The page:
What Could GOP Tax Plan, Budget Impasse Mean for Low-Income Kids’ Health Funding?

“Children are getting lost in this debate,” says Marianne Udow-Phillips, director of the Center for Healthcare Research & Transformation.

Jake Neher/WDET

Lost in many conversations about what’s happening in Washington right now is the possible fate of funding for children’s health coverage. More than 100,000 low-income children, young adults, and pregnant women in Michigan alone could lose their coverage. That’s if Congress fails to fund the Children’s Health Insurance Program (CHIP).

Right now, lawmakers are using it as a bargaining chip in Congress’ budget impasse. According to the nonprofit health research organization the Kaiser Family Foundation, CHIP has helped cut the share of uninsured U.S. children from 14 percent to five percent over two decades. The program covers about nine million children and 370,000 pregnant women nationwide.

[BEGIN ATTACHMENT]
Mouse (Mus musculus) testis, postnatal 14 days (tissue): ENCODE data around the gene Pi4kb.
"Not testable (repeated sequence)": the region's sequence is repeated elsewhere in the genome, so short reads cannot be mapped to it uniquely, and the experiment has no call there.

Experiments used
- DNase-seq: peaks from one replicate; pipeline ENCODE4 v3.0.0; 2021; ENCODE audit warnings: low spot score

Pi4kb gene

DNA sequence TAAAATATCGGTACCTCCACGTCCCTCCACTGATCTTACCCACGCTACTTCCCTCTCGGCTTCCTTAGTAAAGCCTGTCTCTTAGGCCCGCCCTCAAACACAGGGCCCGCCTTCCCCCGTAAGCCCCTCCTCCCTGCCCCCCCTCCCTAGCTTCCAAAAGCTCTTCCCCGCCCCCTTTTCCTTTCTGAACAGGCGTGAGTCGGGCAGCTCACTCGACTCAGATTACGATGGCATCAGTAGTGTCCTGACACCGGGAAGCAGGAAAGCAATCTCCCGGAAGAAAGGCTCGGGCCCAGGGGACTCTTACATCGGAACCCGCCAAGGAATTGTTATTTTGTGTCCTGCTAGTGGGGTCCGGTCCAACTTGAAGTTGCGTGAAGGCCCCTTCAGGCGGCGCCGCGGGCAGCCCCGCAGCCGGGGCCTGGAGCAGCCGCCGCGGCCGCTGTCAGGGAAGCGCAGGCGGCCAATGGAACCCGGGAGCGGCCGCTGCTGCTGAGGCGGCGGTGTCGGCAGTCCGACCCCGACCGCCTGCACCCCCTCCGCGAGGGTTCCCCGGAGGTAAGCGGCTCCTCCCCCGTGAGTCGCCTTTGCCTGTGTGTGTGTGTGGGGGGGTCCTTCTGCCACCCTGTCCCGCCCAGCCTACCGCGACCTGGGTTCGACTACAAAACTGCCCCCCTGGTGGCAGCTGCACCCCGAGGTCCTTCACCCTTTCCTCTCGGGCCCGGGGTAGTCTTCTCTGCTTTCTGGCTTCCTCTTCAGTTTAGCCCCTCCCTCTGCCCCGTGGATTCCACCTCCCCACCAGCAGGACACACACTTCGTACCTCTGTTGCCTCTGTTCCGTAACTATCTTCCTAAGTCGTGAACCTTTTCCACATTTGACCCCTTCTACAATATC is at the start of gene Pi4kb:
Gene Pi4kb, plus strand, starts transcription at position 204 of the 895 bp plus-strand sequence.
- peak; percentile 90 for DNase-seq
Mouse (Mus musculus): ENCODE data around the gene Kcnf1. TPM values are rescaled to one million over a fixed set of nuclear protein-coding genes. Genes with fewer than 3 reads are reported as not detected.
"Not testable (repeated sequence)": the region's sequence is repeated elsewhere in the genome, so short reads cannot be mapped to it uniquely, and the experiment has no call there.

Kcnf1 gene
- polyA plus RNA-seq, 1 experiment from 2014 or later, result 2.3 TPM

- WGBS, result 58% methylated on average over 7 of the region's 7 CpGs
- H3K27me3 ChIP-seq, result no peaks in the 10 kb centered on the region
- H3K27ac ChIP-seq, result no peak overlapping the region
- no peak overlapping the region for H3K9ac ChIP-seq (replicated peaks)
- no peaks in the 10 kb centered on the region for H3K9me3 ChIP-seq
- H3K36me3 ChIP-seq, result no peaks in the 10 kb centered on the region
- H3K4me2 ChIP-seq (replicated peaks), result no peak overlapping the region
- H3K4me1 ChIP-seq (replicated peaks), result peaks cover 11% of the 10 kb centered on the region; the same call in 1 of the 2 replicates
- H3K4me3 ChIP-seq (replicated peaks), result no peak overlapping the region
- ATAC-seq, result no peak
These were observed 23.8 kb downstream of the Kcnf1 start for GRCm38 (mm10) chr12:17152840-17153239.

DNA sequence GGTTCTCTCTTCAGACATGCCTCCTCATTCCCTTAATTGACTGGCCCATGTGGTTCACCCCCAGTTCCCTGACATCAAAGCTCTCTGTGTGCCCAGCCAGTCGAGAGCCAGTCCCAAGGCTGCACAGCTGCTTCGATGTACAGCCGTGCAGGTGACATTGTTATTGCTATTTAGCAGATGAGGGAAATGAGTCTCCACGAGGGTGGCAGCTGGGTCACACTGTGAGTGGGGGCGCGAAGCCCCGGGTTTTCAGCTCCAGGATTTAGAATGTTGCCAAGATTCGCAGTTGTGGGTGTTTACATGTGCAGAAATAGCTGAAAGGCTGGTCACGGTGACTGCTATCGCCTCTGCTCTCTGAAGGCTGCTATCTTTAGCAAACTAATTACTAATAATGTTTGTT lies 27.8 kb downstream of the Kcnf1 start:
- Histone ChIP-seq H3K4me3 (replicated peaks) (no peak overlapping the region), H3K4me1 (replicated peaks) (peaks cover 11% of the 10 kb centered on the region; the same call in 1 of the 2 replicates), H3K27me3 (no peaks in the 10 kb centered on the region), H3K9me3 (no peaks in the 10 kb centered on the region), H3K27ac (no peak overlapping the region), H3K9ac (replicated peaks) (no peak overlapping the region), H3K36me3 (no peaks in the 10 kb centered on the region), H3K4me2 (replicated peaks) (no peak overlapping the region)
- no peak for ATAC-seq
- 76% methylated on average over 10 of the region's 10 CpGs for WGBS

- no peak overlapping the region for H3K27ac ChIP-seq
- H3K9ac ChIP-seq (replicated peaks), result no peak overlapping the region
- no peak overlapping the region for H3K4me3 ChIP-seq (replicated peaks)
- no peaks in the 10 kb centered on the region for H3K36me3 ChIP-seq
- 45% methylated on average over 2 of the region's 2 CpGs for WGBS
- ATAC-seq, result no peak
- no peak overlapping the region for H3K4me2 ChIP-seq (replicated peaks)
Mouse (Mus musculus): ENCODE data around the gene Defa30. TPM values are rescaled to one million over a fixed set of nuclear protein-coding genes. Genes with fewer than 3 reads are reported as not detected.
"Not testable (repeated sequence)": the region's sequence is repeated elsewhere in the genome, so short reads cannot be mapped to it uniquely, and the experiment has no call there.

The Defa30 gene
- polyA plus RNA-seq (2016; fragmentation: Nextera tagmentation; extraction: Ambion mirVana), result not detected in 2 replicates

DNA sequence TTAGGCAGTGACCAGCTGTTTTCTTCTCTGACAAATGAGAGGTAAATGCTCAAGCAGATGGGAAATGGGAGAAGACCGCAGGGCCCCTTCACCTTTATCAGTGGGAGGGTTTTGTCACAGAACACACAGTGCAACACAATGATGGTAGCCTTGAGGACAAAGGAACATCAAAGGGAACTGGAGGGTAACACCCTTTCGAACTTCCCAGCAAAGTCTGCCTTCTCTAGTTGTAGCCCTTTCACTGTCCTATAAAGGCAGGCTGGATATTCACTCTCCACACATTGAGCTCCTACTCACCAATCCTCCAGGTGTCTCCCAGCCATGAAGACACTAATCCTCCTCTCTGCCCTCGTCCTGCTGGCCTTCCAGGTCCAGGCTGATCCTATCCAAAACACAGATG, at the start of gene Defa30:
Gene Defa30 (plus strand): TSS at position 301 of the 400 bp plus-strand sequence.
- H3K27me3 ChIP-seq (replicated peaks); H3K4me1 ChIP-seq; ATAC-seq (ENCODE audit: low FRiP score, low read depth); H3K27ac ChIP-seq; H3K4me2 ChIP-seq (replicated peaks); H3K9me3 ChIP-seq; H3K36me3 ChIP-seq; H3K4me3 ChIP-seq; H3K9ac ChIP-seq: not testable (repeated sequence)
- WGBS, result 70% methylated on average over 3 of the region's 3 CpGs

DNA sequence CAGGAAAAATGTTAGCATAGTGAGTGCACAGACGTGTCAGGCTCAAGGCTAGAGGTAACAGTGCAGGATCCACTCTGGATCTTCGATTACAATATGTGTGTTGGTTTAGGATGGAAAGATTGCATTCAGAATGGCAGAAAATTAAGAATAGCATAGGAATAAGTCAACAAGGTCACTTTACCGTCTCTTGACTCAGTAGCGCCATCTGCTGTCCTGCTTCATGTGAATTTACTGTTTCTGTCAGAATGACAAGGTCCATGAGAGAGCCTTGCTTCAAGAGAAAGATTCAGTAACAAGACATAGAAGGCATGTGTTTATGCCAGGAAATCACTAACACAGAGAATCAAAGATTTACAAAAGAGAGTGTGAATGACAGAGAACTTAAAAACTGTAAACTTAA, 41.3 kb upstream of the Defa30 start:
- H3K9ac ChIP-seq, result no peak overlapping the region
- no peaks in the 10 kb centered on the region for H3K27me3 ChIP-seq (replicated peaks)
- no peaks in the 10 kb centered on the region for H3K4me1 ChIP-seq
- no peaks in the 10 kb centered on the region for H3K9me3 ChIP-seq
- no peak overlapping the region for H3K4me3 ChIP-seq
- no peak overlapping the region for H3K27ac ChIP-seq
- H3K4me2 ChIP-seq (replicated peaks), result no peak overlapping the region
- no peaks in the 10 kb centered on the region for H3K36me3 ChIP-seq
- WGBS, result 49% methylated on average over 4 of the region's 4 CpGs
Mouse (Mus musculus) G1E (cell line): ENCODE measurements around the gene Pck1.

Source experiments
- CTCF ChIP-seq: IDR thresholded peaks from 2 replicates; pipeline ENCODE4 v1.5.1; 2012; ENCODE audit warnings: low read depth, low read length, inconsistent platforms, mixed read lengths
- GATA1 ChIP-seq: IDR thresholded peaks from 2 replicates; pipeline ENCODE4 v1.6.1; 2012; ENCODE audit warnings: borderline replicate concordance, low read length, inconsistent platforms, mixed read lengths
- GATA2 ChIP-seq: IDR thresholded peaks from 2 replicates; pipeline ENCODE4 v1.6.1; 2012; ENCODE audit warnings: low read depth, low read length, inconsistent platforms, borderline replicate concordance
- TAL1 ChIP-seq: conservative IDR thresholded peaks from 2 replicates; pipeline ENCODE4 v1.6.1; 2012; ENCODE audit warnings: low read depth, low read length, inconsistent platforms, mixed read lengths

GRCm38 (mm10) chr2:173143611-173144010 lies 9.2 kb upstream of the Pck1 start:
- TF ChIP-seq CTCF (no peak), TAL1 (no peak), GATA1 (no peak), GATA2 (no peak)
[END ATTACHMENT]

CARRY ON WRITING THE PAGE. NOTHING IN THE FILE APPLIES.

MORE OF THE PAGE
Detroit Today host Stephen Henderson speaks with Marianne Udow-Phillips, director of the Center for Healthcare Research & Transformation about the issue of CHIP funding.

“The CHIP discussions have just been unbelievable to watch,” says Udow-Phillips. “This is a program that has bipartisan support. It has been a huge boon to so many children across the country, and yet it’s become a pawn in this political discussion in Washington… and children are getting lost in this debate.”

Udow-Phillips says Michigan could withstand this lapse in funding longer than some other states. But she’s concerned about the political will locally to make up for that funding if it does dry up.

“Michigan’s in a good position because we have funding that lasts a little bit longer,” she says. “But… the state would have to make up for those funds. We haven’t seen a willingness from state government to invest more.” 

But, Udow-Phillips says, “they could do it if they wanted to.”

Click on the audio player above to hear the full conversation.


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